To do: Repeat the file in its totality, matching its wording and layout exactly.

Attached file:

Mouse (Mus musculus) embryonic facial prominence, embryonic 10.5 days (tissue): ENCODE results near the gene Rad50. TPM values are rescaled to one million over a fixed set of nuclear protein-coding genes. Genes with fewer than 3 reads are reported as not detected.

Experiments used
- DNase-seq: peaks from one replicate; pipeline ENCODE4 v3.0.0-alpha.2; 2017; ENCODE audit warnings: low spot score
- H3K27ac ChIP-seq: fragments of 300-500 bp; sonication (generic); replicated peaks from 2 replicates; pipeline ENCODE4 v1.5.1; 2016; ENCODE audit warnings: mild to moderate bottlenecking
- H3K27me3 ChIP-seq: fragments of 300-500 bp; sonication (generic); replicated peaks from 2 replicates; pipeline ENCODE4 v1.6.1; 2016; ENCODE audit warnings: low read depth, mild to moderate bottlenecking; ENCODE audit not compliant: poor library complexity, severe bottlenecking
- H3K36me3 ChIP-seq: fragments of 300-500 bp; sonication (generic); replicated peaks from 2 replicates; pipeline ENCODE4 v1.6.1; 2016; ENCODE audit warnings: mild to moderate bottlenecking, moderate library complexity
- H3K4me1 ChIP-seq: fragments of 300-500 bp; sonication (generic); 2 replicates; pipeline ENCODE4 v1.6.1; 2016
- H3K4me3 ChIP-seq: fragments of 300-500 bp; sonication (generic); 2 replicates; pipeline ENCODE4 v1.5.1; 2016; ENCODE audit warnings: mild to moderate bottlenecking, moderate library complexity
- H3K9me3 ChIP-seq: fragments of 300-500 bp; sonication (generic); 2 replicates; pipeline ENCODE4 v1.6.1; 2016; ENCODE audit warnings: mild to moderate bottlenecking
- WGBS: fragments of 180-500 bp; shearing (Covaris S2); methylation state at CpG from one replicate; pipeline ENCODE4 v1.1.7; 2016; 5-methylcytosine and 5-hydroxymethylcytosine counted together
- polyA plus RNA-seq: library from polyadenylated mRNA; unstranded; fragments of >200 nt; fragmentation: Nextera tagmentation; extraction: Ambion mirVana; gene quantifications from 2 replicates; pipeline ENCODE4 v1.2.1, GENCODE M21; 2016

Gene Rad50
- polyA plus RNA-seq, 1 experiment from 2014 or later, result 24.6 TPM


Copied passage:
Mouse (Mus musculus) embryonic facial prominence, embryonic 10.5 days (tissue): ENCODE results near the gene Rad50. TPM values are rescaled to one million over a fixed set of nuclear protein-coding genes. Genes with fewer than 3 reads are reported as not detected.

Experiments used
- DNase-seq: peaks from one replicate; pipeline ENCODE4 v3.0.0-alpha.2; 2017; ENCODE audit warnings: low spot score
- H3K27ac ChIP-seq: fragments of 300-500 bp; sonication (generic); replicated peaks from 2 replicates; pipeline ENCODE4 v1.5.1; 2016; ENCODE audit warnings: mild to moderate bottlenecking
- H3K27me3 ChIP-seq: fragments of 300-500 bp; sonication (generic); replicated peaks from 2 replicates; pipeline ENCODE4 v1.6.1; 2016; ENCODE audit warnings: low read depth, mild to moderate bottlenecking; ENCODE audit not compliant: poor library complexity, severe bottlenecking
- H3K36me3 ChIP-seq: fragments of 300-500 bp; sonication (generic); replicated peaks from 2 replicates; pipeline ENCODE4 v1.6.1; 2016; ENCODE audit warnings: mild to moderate bottlenecking, moderate library complexity
- H3K4me1 ChIP-seq: fragments of 300-500 bp; sonication (generic); 2 replicates; pipeline ENCODE4 v1.6.1; 2016
- H3K4me3 ChIP-seq: fragments of 300-500 bp; sonication (generic); 2 replicates; pipeline ENCODE4 v1.5.1; 2016; ENCODE audit warnings: mild to moderate bottlenecking, moderate library complexity
- H3K9me3 ChIP-seq: fragments of 300-500 bp; sonication (generic); 2 replicates; pipeline ENCODE4 v1.6.1; 2016; ENCODE audit warnings: mild to moderate bottlenecking
- WGBS: fragments of 180-500 bp; shearing (Covaris S2); methylation state at CpG from one replicate; pipeline ENCODE4 v1.1.7; 2016; 5-methylcytosine and 5-hydroxymethylcytosine counted together
- polyA plus RNA-seq: library from polyadenylated mRNA; unstranded; fragments of >200 nt; fragmentation: Nextera tagmentation; extraction: Ambion mirVana; gene quantifications from 2 replicates; pipeline ENCODE4 v1.2.1, GENCODE M21; 2016

Gene Rad50
- polyA plus RNA-seq, 1 experiment from 2014 or later, result 24.6 TPM